Our Motley Crew Photo Taken After All Arrived
It only took about 500 days to plan it. Eight of us sat around a dinner table in Dallas drinking great wine and, once again, the concept of taking a trip to wine country was broached. This time, however, the calendars came out. And we found ourselves about a year and a half later on a plane to Sacramento with a full agenda of wineries and food in Sonoma and Napa.
To be in the middle of story – part of the action writing about my own experience – is always a different plotline. Aside from a media trip or two (or three) and the annual Wine Blogger’s Conference, usually I am telling another’s story vs. being part of it. I rarely also use the blog as an entry to wineries, but I have found that after more than six years, these folks have become friends and it’s nearly impossible to decide who to visit.
We started our journey in stages as work and travel dictated our friends arrive on different days and times. Four of us had a rocky start as our American Airlines flight was delayed … and delayed … and delayed. I knew we had a couple hour drive ahead of us before our two appointments and a dinner reservations. Throw in some crazy Sacramento traffic and we were in panic mode calling the wineries. You never, ever want to be late for an appointment – especially when arranged by good friends.
Fast forward through the planes and automobiles scenario and we finally reached Comstock Wines. The winery was established with a vision to grow and source the best Sonoma County has to offer. It truly is a family affair. Bob and Sandy Comstock began growing grapes in Dry Creek Valley in 2002 and over time decided they wanted to start a winery, which opened in 2015.
Kelly Comstock Ferris, General Manager
Some Ideas Are Better Than Others
Their daughter, Kelly Comstock Ferris, who was our host and is the General Manager, told us about the 18-acre vineyard that yields Zinfandel (some of their Zinfandel vines are 115 years old), Cabernet Sauvignon, Pinot Noir, Merlot, Sauvignon Blanc, Viognier and Chardonnay. Winemaker Chris Russi took us through the winery and into the vineyards where I may have gotten a little too zealous about checking out the soil when he mentioned dry farming. One hose off later and we were back on the tour. Chris talked about helping to build the winery from the ground up as “a winemaker’s dream.”
The winery truly is a place where the Comstock’s want wine lovers to gather. From the pizza ovens on the patio to the annual Easter egg hunt to bocce ball on the lawn, it is a place that encourages gathering over a great glass of wine (and I tried and took home many of these wines). They served us an amazing lunch and we got to live the motto — “We are All Comstock Wines.”
Bill Smart, General Manager (left)
Our next stop brought us to Lambert Bridge Winery, which absolutely was an undiscovered gem to me. Lambert Bridge is located west of Dry Creek near its namesake bridge. Ironically the C.L. Lambert family settled at this property a century ago. And 60 years later, Jerry Lambert, who was not related, decided this was an amazing site to make wine in 1975. Fast forward to 1993 and Ray and Patti Chambers fell in love with the property.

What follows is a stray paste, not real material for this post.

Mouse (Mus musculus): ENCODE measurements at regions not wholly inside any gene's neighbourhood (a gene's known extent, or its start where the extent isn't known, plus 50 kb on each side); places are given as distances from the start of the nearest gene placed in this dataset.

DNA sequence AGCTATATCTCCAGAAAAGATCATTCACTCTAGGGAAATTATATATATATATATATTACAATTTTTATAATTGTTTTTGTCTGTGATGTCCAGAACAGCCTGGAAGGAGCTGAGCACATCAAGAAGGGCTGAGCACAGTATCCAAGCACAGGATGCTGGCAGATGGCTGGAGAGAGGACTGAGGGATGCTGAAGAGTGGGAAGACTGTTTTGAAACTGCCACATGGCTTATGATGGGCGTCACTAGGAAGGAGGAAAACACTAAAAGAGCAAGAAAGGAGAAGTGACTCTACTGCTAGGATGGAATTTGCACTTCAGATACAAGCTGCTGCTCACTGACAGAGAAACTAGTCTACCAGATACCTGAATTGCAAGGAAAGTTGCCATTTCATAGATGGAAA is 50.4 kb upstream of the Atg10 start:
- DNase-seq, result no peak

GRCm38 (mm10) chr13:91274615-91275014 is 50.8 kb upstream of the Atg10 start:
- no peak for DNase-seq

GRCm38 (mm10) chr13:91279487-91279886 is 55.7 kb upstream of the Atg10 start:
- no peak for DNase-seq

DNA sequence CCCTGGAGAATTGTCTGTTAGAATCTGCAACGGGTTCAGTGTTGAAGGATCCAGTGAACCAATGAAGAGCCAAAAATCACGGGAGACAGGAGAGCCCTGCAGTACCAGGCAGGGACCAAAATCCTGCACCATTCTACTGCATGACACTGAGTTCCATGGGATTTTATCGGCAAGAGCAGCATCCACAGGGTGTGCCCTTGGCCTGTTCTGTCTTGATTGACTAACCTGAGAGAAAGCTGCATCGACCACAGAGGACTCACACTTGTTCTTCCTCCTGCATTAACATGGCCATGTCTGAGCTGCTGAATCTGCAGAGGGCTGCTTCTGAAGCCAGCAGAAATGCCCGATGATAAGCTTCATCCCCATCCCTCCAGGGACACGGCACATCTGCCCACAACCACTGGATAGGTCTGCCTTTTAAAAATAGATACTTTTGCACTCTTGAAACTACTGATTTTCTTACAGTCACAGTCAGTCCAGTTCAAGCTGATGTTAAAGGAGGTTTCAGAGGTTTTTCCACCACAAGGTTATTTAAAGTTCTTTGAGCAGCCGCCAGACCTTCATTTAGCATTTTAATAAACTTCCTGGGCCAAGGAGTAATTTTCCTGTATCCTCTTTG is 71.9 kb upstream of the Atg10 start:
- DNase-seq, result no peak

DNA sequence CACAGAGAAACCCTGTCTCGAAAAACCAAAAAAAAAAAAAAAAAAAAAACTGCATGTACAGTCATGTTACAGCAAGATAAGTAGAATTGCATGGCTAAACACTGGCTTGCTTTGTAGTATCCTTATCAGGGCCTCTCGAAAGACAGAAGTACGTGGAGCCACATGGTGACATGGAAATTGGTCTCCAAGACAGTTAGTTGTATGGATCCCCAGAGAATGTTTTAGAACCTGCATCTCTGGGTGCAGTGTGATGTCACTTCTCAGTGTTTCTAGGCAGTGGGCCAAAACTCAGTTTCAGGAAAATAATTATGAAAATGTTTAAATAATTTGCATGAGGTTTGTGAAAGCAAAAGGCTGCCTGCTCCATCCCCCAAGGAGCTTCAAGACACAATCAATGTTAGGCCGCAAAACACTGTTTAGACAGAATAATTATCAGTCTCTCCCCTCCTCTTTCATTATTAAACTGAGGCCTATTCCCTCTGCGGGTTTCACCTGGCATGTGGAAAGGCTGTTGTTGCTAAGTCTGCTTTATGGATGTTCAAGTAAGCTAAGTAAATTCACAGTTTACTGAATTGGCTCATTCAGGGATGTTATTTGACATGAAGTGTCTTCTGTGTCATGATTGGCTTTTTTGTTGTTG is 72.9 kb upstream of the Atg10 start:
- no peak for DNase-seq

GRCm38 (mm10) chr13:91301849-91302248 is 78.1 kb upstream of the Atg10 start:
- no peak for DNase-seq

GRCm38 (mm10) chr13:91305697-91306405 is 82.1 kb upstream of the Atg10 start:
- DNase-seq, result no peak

Smart (top right) and Higgins (bottom right)
We met with Lambert Bridge’s Bill Smart, general manager, and Jennifer Higgins, winemaker. Jennifer talked about the story telling that goes into a bottle of wine. We talked, we drank amazing wine, we told stories and we were made to feel like family. On top of that we sat outside and had the most amazing view. Jennifer talked about quality, the investment of the current owners, limited production (the winery went from 25,000 cases to 7,000 cases) and how involved she is in every step of the farming and winemaking.
Jennifer, a Sonoma County resident, had a master plan of taking her biochemistry degree and going to medicine school. She moved to Italy for two years and took a tasting room job as she studied for her exam. In just a small amount of time, Zelma Long of Simi Winery, one of the iconic women winemakers, changed Jennifer’s mind about wine and a passion was born. She talked about the “who’s who” in female wine makers that she’s worked with and it’s an impressive list from Helen Turley to Jill Davis. She now has become the mentor to other women and believes in the importance of paying it forward.
Damn, that is all….
Lambert Bridge sorts every berry on every individual cluster and is very straightforward in its approach – “we make wine for passionate wine drinkers,” Bill said. The winery sells direct to consumers and doesn’t submit for wine ratings. I tried twelve different wines and was absolutely blown away by every wine that I tasted. Our two-hour timeframe passed in the blink of an eye. The winery talks about family, milestones, passion and the importance of keeping a sense of place. It is a group of people that have never met a stranger that have a mission of sharing great wine with great people.
We left Lambert Bridge wishing we didn’t have another appointment so soon and went to unpack and change clothes at my uncle’s amazing chateau for the evening. No detail was spared and I’m so blessed we were able to stay at this amazing property. Watch this blog in the future as I will be writing about some of the Tanzbear wines that will come out of his vineyard.
Me and Lisa
Our last stop of the night was at Valette to meet the amazing Lisa Mattson, the head of marketing for Jordan Wines. Lisa has always been a soul sister of mine and is one of the most talented marketing minds that I know. I’ll let the pictures speak for themselves, but this is a dinner spot in Sonoma that should not be missed.